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Collection Japanese Censorship Collection

About this Collection

The Japanese Censorship Collection contains 1,327 marked-up copies of censored monographs and galley proofs for approximately 1,100 titles, mostly from the 1920s and 1930s. They include copies submitted by publishers for examination by censors in the Home Ministry of the Japanese imperial government as well as books lawfully confiscated by the ministry and local authorities for censor review. The practice of censorship were carried out "to protect public order 'annei' and the manners and morals 'fuzoku'" in Japan. To achieve these ends, censors suppressed "kinshi", deleted "sakujo" or revised publications "kaitei" they deemed a threat to social and political stability.

Many of the materials in this collection were banned from publication and distribution. Such decisions are often readily indicated by the censors' comments written directly on copies of the offending books. These marked-up copies from the Home Ministry's library constitute the censor's archive and contain marginal notes, stamps, penciled lines and comments on text, and other signs which reveal then hidden traces of the censorship process. These materials clearly stand out as different and unique from all other existing copies and editions of these titles in Japan, and their research value is extremely high.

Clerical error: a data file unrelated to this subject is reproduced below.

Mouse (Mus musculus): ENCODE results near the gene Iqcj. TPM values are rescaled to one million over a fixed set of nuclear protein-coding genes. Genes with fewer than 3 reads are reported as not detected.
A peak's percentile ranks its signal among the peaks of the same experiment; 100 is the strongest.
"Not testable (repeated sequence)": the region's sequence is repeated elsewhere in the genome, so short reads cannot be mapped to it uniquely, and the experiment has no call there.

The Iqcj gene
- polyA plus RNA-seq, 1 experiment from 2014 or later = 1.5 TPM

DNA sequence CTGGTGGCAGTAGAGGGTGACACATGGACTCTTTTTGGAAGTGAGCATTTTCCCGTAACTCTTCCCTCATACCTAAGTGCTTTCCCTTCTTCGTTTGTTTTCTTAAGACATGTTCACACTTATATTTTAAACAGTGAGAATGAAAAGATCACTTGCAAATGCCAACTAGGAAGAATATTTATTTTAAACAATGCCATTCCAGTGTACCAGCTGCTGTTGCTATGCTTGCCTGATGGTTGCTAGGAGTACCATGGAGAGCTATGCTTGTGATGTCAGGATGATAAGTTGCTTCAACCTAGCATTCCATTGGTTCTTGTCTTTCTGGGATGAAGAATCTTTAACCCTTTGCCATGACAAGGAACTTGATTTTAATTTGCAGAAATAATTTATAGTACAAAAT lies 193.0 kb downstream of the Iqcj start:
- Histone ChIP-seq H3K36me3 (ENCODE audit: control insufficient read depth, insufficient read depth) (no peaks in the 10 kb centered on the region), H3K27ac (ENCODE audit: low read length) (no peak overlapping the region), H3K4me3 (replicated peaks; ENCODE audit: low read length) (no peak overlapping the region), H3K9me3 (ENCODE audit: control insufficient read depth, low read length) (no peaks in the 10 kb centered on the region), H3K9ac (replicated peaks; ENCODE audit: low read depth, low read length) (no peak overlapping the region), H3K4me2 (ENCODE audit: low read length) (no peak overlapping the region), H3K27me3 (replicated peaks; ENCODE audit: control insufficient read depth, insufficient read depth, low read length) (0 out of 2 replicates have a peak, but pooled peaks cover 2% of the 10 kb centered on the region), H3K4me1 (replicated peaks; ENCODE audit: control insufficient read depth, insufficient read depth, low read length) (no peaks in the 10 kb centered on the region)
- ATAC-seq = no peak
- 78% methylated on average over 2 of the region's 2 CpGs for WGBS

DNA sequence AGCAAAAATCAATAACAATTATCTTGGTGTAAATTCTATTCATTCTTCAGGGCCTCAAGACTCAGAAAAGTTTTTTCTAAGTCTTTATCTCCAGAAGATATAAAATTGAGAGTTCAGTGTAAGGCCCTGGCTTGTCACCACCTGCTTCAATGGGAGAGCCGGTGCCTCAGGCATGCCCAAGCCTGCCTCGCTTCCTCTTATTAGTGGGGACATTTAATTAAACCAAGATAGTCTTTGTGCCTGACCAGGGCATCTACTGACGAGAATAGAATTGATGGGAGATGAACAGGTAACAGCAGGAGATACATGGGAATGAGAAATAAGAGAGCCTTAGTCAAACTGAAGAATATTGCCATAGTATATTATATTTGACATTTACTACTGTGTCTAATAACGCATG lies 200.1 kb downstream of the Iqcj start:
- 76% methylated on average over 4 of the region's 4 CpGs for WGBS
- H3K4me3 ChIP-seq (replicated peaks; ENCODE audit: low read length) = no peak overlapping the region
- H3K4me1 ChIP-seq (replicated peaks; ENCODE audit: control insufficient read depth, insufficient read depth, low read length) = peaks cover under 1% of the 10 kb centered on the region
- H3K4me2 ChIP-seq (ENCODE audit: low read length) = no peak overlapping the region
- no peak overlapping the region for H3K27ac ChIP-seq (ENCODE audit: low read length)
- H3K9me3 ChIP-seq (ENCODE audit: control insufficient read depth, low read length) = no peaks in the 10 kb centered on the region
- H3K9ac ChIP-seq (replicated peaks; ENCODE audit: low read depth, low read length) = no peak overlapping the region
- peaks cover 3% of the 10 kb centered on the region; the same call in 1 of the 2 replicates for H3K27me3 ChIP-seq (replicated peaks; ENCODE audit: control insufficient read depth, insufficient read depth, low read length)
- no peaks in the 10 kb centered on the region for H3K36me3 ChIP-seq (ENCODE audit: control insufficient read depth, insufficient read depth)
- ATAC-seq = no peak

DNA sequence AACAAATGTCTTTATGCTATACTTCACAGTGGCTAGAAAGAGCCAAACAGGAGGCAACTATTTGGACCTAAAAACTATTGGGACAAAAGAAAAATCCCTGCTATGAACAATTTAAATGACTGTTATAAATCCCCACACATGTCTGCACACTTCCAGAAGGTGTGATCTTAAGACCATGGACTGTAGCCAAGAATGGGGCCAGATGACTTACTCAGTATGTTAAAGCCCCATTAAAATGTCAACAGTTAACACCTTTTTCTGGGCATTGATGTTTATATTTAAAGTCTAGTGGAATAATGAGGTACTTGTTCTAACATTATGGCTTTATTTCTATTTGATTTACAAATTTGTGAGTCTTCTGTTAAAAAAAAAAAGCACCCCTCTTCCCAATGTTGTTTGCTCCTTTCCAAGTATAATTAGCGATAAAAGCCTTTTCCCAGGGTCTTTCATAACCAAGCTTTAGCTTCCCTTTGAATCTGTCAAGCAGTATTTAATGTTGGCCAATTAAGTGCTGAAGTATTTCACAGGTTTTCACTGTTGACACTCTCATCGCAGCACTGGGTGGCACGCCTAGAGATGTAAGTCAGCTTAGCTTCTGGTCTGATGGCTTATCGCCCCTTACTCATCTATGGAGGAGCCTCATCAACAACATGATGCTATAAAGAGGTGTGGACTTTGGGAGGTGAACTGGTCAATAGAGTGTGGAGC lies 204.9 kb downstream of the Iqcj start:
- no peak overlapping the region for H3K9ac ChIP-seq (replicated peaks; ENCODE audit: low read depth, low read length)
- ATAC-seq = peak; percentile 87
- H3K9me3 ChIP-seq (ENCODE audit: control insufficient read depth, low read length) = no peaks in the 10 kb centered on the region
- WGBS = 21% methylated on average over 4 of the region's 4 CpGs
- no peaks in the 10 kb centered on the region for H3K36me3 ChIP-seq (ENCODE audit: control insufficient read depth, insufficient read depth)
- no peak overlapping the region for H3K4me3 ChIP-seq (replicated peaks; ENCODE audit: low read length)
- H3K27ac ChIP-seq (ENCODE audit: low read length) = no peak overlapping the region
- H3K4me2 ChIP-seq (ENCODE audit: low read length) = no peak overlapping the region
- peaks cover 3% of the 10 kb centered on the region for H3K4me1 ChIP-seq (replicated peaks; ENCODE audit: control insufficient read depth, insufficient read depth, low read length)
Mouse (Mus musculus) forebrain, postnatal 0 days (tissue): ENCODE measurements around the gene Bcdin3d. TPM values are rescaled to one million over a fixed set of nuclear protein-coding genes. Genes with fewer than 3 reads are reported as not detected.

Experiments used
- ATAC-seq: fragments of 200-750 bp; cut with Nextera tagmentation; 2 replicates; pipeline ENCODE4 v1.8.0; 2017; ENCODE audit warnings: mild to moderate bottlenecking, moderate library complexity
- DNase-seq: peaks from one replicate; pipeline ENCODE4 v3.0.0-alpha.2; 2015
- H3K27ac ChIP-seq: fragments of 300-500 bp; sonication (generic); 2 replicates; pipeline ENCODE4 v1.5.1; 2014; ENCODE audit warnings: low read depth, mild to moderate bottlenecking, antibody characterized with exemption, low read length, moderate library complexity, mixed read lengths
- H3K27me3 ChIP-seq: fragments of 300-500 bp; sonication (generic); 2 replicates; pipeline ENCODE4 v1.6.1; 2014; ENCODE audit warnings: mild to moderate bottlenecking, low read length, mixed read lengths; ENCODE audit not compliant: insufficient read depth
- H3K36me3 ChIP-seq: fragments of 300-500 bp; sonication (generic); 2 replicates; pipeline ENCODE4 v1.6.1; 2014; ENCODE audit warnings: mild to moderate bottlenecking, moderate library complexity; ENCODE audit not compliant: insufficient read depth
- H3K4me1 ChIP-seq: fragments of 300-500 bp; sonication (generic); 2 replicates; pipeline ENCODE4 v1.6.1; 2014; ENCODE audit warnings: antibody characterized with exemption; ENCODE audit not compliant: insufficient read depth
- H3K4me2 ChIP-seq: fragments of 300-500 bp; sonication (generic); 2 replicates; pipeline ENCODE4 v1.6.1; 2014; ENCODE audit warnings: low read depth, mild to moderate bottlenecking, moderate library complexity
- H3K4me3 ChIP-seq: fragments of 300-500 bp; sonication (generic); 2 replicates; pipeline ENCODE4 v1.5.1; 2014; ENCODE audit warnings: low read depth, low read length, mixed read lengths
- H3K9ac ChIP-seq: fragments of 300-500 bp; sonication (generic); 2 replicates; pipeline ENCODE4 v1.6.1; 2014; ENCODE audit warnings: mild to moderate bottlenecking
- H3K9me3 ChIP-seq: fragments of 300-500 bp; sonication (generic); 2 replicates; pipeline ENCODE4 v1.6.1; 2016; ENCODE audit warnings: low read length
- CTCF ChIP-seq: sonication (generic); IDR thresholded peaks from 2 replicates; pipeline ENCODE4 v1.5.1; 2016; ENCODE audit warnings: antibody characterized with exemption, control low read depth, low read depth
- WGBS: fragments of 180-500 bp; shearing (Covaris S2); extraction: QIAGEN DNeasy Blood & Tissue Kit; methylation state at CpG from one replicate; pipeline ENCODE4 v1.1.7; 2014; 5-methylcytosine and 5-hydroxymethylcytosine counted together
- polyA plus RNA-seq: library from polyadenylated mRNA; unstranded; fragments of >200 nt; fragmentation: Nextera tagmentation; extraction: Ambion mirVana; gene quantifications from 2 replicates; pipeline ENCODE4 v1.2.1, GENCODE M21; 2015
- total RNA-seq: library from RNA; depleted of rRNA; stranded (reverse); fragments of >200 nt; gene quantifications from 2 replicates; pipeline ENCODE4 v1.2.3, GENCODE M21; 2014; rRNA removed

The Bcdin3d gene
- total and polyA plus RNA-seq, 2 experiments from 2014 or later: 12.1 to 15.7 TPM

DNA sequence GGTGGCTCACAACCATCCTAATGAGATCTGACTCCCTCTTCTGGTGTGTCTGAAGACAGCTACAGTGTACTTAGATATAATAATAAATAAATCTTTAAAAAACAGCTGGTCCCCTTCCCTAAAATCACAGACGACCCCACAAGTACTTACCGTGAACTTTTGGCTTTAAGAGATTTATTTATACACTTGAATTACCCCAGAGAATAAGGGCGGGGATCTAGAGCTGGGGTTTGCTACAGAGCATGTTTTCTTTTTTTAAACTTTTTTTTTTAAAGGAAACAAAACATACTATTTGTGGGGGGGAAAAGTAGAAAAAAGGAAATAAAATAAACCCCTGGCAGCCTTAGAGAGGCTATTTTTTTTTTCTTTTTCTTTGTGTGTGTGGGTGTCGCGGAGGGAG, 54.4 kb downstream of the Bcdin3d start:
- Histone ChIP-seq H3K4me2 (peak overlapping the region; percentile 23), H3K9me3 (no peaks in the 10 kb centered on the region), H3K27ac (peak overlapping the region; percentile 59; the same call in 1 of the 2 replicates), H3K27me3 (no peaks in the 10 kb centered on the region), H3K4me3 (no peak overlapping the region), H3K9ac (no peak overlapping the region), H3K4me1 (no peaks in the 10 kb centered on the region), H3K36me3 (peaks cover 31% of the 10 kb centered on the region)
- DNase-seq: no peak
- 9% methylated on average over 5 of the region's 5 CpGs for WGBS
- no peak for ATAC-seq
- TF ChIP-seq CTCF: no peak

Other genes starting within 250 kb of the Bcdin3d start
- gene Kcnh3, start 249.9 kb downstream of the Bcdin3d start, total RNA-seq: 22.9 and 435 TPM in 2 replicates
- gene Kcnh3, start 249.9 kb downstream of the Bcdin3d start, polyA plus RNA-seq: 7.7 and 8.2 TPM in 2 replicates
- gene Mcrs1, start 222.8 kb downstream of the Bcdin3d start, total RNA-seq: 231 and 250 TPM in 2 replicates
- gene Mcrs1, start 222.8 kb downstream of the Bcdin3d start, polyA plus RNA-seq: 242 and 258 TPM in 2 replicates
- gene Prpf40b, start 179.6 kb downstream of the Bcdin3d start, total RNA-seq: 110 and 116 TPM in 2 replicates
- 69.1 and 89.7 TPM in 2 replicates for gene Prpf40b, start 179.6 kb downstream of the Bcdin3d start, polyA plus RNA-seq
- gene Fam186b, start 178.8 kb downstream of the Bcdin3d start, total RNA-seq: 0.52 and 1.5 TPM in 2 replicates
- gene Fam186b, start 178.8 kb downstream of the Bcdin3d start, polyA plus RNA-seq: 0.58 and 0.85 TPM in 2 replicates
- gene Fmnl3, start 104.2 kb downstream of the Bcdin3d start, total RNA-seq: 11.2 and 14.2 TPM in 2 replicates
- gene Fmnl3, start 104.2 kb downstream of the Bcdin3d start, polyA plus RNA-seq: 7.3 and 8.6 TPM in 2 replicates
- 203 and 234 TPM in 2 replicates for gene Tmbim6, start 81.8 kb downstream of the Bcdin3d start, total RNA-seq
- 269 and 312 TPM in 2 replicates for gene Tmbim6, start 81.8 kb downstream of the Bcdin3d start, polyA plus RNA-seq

The majority of the collection dates to the period between 1923, when the Home Ministry's building in Tokyo burned down in the Great Kanto Earthquake, and 1945, when the imperial Japanese government's surrender marked the end of the World War II. Following Japan's defeat, the ministry's censorship library was seized by the Allied Forces and sent to the Washington Document Center (WDC) in the United States. Afterwards it was transferred to the Library of Congress, along with massive volumes of books and other materials confiscated from such official institutions as the Ministry of Foreign Affairs, the Japanese Imperial Army, and the South Manchurian Railway Company.

The Library of Congress digitized the Japanese Censorship collection in collaboration with the Japan's National Diet Library, recognizing the collection as a unique and incomparable historical resource.

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